Yankees hit five homers, top Red Sox 6-4

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The Bronx Bombers, already with 22 more longballs than any other team in the league entering Friday’s action, pounded out five homers Friday night in defeating the Red Sox 6-4.

Nisk Swisher went deep twice on the night, and Curtis Granderson and Russell Martin went back-to-back in the second inning. Derek Jeter lined a solo shot in the fifth for his 250th career home run.

The Yankees now have 186 homers on the season, 26 more than the second-place Blue Jays.  Jeter’s homer was his 10th of the year, giving the Yankees 10 players in double figures. That matches a franchise record.

The Red Sox scored all their runs off Phil Hughes in the fourth, with Dustin Pedroia hitting a three-run homer in the frame. All of the runs were unearned as a result of Hughes’ own error– he threw a potential double-play ball into center field — so his ERA fell to 4.23.

Reds sign Nicholas Castellanos to a four-year deal

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The Cincinnati Reds have signed outfielder Nicholas Castellanos to a multi-year deal. That’s the report from C. Trent Rosecrans and Ken Rosenthal of The Athletic. Jon Morosi of MLB.com was the first to report the Reds as frontrunners. The deal is pending a physical. UPDATE: The deal is four years. Financial terms have yet to be reported.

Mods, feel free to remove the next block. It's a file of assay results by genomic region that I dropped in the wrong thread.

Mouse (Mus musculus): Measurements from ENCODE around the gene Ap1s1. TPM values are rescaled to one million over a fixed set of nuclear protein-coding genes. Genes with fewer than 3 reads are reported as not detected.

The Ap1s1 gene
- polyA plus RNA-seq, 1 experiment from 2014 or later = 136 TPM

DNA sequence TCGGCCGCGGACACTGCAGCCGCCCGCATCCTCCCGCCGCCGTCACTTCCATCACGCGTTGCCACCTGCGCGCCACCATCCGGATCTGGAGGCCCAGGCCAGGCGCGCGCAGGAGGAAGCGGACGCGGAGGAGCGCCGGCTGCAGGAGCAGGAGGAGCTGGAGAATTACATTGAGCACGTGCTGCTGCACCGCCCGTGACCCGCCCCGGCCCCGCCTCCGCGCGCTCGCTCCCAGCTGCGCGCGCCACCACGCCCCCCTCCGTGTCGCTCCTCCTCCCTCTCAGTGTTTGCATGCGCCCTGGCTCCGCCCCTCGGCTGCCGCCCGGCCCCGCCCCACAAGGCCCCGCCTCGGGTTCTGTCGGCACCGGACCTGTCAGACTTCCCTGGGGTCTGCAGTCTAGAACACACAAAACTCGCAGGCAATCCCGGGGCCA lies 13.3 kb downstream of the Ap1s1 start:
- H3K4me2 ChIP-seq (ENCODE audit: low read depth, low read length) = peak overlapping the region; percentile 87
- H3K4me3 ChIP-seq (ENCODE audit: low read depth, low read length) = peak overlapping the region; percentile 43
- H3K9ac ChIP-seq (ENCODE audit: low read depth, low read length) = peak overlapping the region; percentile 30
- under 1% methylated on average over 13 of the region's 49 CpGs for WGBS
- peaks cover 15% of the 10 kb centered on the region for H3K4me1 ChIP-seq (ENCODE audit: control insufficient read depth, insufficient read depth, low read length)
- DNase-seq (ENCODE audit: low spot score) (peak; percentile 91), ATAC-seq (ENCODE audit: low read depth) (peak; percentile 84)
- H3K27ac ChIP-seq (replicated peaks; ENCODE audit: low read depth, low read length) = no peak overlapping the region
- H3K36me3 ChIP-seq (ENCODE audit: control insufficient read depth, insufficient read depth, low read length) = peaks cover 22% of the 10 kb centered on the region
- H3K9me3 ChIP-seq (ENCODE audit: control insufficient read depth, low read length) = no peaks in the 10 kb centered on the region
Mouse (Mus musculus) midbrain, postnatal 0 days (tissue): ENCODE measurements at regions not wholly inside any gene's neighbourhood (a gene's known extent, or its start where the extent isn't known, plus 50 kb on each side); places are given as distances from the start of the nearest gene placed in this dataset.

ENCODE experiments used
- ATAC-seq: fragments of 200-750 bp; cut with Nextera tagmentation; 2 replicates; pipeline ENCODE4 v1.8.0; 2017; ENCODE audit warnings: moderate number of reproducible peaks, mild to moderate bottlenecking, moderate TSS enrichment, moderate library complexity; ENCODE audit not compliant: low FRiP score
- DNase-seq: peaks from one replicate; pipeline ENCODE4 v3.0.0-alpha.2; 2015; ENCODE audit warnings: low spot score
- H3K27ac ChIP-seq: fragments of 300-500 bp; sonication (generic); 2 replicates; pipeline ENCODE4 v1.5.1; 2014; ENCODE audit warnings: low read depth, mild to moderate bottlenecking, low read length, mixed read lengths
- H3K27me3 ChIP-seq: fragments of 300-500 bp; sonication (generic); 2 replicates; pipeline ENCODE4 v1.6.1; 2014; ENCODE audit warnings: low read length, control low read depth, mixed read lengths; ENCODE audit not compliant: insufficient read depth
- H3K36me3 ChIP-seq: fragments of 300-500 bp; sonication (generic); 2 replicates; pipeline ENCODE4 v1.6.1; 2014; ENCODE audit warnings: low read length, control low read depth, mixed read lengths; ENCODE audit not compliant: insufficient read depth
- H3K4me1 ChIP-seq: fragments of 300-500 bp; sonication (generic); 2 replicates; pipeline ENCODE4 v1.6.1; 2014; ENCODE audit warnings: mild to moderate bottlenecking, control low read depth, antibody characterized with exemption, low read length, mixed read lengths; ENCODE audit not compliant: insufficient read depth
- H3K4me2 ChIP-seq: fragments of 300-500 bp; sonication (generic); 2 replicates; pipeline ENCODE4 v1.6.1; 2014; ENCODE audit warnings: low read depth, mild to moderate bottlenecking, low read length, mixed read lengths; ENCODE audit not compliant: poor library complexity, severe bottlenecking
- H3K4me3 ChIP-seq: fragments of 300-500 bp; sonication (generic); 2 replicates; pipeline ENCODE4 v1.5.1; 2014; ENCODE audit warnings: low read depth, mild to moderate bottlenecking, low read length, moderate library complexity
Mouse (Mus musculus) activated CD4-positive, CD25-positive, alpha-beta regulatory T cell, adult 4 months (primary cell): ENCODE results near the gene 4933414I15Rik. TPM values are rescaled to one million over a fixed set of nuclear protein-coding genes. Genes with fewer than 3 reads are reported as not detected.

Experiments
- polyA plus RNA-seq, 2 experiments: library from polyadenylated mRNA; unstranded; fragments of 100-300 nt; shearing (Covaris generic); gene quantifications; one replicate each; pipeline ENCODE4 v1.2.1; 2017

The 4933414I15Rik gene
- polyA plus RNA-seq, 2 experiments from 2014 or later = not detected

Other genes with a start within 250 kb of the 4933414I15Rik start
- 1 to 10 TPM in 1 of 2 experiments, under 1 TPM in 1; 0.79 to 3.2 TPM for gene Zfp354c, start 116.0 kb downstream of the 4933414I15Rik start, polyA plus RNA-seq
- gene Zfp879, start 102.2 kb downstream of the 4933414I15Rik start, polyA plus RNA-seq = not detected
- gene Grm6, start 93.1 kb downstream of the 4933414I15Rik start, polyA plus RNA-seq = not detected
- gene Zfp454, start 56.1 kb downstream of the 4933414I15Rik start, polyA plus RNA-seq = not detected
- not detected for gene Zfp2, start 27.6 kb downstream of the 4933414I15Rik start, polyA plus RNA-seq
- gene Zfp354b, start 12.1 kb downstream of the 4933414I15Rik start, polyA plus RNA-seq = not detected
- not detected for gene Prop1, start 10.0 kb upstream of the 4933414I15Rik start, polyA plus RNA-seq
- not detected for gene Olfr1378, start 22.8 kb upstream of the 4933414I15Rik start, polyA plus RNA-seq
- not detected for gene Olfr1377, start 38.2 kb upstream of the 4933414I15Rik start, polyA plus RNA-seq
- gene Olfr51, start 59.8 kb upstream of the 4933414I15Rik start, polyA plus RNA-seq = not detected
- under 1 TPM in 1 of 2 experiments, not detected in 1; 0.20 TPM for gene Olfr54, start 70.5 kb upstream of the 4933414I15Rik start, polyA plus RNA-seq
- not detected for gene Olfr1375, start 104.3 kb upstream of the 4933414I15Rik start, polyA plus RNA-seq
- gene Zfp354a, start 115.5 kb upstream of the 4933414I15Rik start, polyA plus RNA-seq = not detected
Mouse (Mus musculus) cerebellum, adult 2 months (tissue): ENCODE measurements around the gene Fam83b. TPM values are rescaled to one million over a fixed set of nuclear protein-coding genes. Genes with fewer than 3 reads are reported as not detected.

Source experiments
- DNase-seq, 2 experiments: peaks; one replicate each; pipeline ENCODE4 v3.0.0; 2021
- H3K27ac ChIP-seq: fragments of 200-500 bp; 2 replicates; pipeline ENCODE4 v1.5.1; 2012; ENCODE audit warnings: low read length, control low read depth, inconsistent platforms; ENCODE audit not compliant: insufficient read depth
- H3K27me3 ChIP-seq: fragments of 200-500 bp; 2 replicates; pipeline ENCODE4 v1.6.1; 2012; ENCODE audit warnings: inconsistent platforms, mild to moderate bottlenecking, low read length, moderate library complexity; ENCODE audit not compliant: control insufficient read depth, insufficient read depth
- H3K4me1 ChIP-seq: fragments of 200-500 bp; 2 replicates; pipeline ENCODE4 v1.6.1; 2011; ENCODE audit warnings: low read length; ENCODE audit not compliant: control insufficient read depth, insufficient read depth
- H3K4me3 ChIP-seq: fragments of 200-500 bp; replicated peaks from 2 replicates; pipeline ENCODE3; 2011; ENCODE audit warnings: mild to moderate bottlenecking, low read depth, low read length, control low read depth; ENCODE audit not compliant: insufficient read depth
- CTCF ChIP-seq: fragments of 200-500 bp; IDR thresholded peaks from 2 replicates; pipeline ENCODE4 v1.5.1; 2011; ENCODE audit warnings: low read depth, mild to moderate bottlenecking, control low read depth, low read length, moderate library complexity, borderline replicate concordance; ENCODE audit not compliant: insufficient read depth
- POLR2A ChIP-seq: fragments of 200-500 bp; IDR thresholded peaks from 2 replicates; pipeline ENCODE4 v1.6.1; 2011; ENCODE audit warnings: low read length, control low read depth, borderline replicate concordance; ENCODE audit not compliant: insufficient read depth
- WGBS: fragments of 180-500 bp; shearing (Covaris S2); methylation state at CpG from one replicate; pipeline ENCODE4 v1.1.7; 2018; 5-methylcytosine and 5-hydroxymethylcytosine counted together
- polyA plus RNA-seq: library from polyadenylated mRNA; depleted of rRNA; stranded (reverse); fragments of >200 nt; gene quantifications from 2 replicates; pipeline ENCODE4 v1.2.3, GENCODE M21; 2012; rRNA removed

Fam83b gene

With Castellanos in the fold the Reds are going to have a lot of outfielders when they hit Goodyear, Arizona in a couple of weeks, with newcomer Shogo Akiyama, Jesse Winkler, Nick Senzel, Aristides Aquino, Travis Jankowski, Scott Schebler, and Rule 5 draftee Mark Payton already on the roster. Senzel was an infielder before last year, of course, so he could move back to the dirt, perhaps taking over short from Freddy Galvis, who could be dealt. Alternatively, the Reds could trade from their newfound outfield surplus.

Castellanos, however, will have left field to himself. While he’s shaky at best with the glove, he had a breakout year at the plate in 2019, hitting .289/.337/.525 overall (OPS+ 121), but slugging at a blistering .321/.356/.646 pace (OPS+ 151) after being traded from the Tigers to the Cubs. In Chicago — rescued from cavernous Comerica Park — his big doubles power turned into big homer power.

Now that he’ll be playing in hitter-friendly Great American Ballpark one can only imagine the damage he’d do.